Originally Posted by **RelativityIsWrong** That doesn't really make sense based on my (limited) knowledge of physics. If I understand correctly, a graviton would be emitted from the object at the center of the black hole. But it would then need to travel away, fighting against the speed of light gravitational pull. |

Where there is an electric charge there is an electromagnetic field and thus photons.

Where there's a mass there's a gravitational field and thus there are gravitons.

Originally Posted by **RelativityIsWrong** Assuming I understand correctly, this is why (gravitational) force carriers with energy don't work very well... |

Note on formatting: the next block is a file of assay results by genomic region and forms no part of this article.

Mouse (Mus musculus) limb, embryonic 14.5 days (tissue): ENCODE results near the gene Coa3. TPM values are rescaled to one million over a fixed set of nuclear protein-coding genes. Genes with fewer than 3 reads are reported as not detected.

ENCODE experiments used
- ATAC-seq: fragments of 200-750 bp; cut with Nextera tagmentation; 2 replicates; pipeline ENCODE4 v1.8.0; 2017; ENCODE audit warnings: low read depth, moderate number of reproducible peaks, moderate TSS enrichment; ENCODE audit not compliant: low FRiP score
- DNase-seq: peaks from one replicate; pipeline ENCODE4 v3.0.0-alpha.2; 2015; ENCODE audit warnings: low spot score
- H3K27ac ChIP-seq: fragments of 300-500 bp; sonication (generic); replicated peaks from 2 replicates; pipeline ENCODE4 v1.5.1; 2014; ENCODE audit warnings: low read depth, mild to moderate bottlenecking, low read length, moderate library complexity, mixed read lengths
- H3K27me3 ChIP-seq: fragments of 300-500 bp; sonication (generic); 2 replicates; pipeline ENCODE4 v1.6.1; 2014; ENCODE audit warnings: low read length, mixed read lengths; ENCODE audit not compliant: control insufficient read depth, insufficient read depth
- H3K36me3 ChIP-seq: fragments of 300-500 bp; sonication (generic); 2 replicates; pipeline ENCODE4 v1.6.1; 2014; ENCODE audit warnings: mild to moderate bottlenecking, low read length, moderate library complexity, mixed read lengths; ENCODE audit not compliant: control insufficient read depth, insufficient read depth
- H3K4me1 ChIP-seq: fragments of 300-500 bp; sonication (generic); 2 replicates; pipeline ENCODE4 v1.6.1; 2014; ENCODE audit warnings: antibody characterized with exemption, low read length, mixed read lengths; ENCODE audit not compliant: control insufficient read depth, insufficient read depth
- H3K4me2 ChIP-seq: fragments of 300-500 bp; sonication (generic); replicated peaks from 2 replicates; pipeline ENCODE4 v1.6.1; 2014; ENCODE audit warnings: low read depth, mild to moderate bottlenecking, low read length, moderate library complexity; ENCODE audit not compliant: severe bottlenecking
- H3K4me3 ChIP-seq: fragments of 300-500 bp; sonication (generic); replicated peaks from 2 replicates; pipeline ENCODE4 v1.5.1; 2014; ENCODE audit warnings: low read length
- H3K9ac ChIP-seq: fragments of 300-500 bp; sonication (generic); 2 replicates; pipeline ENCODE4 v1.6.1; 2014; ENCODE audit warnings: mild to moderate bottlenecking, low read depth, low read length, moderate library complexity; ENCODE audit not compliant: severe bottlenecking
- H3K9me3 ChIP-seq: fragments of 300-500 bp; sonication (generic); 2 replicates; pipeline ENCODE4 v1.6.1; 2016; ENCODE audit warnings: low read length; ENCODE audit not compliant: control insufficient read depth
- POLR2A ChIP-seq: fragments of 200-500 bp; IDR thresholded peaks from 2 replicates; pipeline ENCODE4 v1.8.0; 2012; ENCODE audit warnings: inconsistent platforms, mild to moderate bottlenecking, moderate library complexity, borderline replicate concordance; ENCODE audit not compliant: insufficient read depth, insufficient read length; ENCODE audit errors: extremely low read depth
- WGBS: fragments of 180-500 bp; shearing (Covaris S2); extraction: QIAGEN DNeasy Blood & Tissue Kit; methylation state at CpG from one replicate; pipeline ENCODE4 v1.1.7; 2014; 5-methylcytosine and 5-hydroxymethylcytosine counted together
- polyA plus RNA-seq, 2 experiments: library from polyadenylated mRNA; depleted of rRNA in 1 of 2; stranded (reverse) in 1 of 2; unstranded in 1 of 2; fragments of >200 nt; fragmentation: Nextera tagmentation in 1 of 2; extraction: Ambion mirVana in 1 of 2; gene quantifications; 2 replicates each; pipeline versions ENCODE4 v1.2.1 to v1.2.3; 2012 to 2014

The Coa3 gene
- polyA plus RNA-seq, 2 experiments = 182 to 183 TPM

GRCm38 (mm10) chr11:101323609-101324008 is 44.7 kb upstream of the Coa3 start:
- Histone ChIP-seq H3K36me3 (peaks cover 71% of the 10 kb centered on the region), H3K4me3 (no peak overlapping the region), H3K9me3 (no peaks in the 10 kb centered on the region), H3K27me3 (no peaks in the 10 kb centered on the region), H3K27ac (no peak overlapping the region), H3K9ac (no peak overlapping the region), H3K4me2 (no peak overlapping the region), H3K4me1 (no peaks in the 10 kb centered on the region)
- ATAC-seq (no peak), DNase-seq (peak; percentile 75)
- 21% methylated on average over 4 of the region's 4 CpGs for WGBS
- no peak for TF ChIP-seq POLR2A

They work, but the Math is much more complicated. There are fields where the mediating particles carry the "charge" of the field themselves. They are called "Yang-Mills" fields. (This is not true for EM...photons carry no electric charge. QED, the quantum version of EM, is relatively simple for that reason.)

Originally Posted by **RelativityIsWrong** Speaking of which, does anyone know why gravity is actually considered a standard force? I mean, it acts more like a law of motion than the electromagnetic/weak/strong forces. More a property of spacetime than a property of a particle. |

(shrugs) It has a field, in quantum terms it is an interaction, so it's a force by definition.

-Dan